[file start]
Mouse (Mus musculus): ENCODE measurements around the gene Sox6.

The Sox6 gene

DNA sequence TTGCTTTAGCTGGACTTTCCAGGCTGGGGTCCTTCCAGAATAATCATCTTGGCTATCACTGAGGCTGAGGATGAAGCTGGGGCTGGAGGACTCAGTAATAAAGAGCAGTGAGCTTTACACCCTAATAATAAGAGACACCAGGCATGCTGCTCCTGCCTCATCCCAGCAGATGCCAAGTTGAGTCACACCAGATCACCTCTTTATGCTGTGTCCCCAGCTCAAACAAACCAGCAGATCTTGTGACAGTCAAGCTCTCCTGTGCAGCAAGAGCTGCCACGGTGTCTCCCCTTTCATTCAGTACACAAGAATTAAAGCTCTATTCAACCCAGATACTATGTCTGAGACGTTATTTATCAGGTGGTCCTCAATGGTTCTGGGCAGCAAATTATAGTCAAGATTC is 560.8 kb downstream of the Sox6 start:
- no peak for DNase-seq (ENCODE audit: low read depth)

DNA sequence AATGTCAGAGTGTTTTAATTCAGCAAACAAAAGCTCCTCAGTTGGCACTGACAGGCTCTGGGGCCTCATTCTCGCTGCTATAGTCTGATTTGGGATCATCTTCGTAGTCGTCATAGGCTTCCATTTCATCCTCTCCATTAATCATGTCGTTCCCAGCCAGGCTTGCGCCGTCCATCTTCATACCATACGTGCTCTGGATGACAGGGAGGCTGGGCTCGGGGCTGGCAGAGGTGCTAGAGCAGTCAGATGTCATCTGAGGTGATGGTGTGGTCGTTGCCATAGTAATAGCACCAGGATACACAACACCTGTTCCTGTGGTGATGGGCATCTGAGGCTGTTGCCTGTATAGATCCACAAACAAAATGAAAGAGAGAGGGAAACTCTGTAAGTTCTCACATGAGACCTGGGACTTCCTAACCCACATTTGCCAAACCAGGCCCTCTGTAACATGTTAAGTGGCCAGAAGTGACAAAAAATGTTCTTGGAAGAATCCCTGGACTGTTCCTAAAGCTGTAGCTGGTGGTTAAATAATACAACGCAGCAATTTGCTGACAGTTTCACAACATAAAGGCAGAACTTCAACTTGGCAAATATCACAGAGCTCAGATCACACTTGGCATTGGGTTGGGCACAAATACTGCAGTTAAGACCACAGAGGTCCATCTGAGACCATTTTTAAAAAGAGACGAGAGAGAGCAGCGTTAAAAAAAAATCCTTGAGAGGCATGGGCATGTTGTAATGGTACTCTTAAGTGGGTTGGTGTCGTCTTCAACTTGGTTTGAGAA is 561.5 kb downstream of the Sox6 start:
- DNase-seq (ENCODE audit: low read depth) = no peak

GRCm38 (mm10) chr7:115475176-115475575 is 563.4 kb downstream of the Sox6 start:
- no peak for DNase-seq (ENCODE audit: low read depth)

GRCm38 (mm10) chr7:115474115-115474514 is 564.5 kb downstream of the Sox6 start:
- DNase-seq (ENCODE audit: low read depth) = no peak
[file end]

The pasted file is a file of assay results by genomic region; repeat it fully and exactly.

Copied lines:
Mouse (Mus musculus): ENCODE measurements around the gene Sox6.

The Sox6 gene

DNA sequence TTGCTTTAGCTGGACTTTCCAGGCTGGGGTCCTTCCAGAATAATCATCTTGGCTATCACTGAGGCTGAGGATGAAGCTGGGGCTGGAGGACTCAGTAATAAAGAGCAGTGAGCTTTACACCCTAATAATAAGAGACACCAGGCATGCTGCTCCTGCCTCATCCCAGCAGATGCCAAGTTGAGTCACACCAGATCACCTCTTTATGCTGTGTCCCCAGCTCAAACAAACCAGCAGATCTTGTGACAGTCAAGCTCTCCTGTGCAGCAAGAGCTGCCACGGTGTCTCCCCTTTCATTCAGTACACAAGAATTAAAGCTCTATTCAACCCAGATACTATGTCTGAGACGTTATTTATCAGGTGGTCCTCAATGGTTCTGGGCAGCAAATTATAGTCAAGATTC is 560.8 kb downstream of the Sox6 start:
- no peak for DNase-seq (ENCODE audit: low read depth)

DNA sequence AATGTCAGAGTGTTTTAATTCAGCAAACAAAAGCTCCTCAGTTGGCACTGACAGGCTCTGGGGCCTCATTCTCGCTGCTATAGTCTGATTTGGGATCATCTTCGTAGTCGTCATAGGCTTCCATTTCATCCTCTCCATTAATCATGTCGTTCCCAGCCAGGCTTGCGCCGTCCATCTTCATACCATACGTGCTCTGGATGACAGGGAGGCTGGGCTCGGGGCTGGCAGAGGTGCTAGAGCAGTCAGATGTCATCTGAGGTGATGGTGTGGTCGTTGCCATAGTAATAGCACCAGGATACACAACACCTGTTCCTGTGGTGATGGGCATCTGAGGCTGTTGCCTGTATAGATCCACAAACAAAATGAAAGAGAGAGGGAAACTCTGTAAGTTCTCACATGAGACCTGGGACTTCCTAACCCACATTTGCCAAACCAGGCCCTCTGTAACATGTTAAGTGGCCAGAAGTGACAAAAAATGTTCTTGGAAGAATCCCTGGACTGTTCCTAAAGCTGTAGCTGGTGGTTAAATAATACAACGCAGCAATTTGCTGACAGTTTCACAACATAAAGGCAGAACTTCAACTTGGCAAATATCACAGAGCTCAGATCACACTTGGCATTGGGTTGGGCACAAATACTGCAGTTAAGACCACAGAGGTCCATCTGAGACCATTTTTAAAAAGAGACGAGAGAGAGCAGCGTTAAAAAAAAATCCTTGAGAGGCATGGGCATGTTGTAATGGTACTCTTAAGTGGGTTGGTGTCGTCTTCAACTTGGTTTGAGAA is 561.5 kb downstream of the Sox6 start:
- DNase-seq (ENCODE audit: low read depth) = no peak

GRCm38 (mm10) chr7:115475176-115475575 is 563.4 kb downstream of the Sox6 start:
- no peak for DNase-seq (ENCODE audit: low read depth)

GRCm38 (mm10) chr7:115474115-115474514 is 564.5 kb downstream of the Sox6 start:
- DNase-seq (ENCODE audit: low read depth) = no peak